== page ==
6. Traffic laws are more of a suggestion than a hard fast law. I was scared senseless to drive for the first three months on account that traffic around here is crazy. Between the old ladies that are 80+ years old and just learning how to drive a brand new 2012 Hyundai Genesis (big sedan), the maniac 30-somethings that just want to get to work, and the suicidal delivery boys that have no regard for anyone else as they weave in and out of traffic on their little motorbikes, I figured I was doomed. Here you can run a red light. You can speed, just as long as you slow down at the traffic camera…which you’re given a kilometer’s warning of anyway. You can park anywhere just as long as you turn your emergency brakes on…seriously a traffic lane on a busy highway though? Some people take this unspoken parking rule a little too far.
The craziest road rule of all? Seat belts and car seats are also just a suggestion. I don’t know how many children (countless) I’ve seen hanging out of rooftop windows, sitting on mother’s laps in the front seat, or jumping around in the back. I can’t get over the shock of the lack of safety precautions they practice while their driving. Especially with their children.
7.Take off your shoes. This is a rule I’m familiar with. I’m pretty sure as a child I heard this every day when I came tromping into the house with my muddy shoes. “Take off your shoes at the door please.” This rule is taken very seriously in Korea, and you’re even required to talk off your shoes at restaurants and in schools. Feels weird teaching in socks, but whatever.
8.If an ajumma (older woman) wants to cut you in line…let her. Our second week here we had three similar encounters. We had been waiting in line to check out at the grocery store when an older lady would cut in line, push our stuff out of the way, and check out. Each time the cashier never blinked an eye or gave a startled look. The ajumma never turned to us to wave or to even glare…it’s like we weren’t there. After asking our co-teachers about this they smiled and laughed. For some reason it’s traditional for older men and women to do this. It’s not considered rude or offensive. So now? We just grin and bear it.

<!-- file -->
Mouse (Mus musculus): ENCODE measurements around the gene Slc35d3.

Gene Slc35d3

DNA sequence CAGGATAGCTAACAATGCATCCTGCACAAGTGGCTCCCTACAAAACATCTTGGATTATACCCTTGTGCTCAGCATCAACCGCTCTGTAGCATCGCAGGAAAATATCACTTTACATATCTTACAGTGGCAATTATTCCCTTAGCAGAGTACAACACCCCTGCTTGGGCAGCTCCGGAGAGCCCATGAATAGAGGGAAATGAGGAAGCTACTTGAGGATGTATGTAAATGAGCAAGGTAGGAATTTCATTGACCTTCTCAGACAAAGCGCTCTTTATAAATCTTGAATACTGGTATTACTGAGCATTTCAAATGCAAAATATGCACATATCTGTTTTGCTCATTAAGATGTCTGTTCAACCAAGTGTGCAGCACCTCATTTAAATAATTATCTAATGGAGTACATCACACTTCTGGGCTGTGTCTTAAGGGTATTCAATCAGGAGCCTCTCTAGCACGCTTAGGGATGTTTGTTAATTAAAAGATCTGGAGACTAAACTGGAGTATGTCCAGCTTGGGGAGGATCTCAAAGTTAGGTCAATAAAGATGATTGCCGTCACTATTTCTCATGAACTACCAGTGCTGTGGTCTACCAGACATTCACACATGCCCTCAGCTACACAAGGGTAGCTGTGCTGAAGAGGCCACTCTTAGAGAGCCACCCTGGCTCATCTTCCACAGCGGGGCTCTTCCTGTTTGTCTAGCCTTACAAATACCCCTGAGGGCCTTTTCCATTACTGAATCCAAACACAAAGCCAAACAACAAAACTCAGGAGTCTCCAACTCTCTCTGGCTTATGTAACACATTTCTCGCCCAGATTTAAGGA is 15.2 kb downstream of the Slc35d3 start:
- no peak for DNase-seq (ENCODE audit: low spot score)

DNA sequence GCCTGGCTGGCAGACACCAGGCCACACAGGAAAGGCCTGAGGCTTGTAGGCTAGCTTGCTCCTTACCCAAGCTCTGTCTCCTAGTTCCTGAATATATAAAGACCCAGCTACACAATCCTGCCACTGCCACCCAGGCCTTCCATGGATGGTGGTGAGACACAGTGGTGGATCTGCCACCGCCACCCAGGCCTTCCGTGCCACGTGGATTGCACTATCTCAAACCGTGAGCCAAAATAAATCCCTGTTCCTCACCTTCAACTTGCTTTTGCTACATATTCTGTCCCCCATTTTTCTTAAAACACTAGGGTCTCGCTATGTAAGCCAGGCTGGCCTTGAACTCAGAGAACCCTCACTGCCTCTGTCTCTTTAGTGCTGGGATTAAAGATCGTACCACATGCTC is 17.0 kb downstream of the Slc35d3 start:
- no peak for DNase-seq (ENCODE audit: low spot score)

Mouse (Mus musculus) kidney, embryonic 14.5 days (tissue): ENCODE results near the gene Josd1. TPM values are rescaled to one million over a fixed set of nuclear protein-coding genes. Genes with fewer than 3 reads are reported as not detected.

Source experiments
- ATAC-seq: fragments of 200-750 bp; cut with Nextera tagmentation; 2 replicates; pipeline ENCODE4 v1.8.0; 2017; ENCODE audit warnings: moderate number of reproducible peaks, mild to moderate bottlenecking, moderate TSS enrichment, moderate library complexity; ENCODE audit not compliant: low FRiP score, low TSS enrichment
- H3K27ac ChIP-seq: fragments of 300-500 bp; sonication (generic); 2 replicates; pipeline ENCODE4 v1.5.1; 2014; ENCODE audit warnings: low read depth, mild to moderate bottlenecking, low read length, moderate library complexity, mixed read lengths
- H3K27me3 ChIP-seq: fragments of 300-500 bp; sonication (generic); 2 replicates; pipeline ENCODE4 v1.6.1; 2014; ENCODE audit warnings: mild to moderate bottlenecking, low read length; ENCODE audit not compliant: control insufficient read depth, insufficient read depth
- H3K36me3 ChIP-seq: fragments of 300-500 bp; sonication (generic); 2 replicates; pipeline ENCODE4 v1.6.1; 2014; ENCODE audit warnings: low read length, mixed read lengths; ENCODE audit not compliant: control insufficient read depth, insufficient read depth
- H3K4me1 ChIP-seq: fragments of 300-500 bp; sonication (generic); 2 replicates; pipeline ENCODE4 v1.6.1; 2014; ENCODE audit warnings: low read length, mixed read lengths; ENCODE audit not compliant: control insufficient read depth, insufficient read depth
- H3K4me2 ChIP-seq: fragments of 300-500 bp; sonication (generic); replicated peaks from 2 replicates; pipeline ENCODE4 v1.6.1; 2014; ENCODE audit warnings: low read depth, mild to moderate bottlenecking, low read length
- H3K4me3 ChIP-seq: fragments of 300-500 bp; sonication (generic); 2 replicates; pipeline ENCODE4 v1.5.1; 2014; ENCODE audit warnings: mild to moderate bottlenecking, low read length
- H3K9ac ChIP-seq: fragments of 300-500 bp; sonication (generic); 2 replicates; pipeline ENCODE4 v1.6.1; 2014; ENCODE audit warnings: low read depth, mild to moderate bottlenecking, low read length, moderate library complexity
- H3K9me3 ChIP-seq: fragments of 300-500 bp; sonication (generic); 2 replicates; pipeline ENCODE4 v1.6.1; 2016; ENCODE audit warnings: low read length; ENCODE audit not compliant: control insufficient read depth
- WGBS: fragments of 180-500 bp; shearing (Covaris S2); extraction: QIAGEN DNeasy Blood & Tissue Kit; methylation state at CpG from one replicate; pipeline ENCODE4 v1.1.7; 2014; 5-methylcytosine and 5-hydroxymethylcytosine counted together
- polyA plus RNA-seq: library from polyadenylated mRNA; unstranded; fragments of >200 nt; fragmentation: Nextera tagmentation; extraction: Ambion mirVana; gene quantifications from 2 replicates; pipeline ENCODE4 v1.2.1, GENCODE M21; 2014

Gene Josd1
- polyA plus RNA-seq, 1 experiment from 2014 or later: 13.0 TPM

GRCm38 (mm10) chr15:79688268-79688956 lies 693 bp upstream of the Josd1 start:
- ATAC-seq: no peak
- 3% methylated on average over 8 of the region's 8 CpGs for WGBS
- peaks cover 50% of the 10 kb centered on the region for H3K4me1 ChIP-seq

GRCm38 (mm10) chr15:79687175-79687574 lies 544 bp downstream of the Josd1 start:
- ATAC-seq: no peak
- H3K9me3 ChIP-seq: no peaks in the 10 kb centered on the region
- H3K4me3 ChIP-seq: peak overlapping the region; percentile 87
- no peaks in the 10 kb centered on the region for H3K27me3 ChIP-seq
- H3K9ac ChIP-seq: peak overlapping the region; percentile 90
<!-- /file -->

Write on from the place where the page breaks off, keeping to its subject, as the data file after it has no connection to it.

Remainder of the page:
9. Never write a person’s name in red ink. I found this out the hard way as I pulled out my red dry-erase marker and wrote a naughty student’s name on the whiteboard. The reason I wrote their name was so that my co-teacher would know who the bad student was and she could handle them (in Korean) during her class. I realized my mistake when I turned around and that ‘bad student’ had burst into tears. Another student chimed in, “Teacher, you want ____ to die?” After a brief explanation I found out that writing a person’s name in red is bad luck and that person may die soon. Geez.
10. DO NOT ever sleep with the fan on and the door closed. Fan death. If you’re new to Korea your boss, co-teacher, student, or any other concerned citizen may warn you about fan death. Some Koreans believe that if you shut your bedroom door at night while leaving the fan on, the fan can chop up all the oxygen molecules in the air and you’ll suffocate to death in your sleep. Where they get this idea I have no clue. It’s the most absurd thing I’ve ever heard. You can wikipedia it if you’d like to know more.
I know there are probably lots more rules to live by in Korea, but it will just take time to learn what those are. If you come to visit or to work, if you know these ten you’ll do pretty good.
OH I almost forgot.
11. Smacking. A person smacking their food is not only my biggest pet peeve it’s strongly discouraged in America. Unfortunately for me and every other American, smacking and slurping is a sign of enjoyment and satisfaction with your meal. Darn the luck. I can guarantee you I will never fall prey to this habit while here in Korea, but I supposed I’m going to have to figure out how to tolerate it.
Have a great weekend!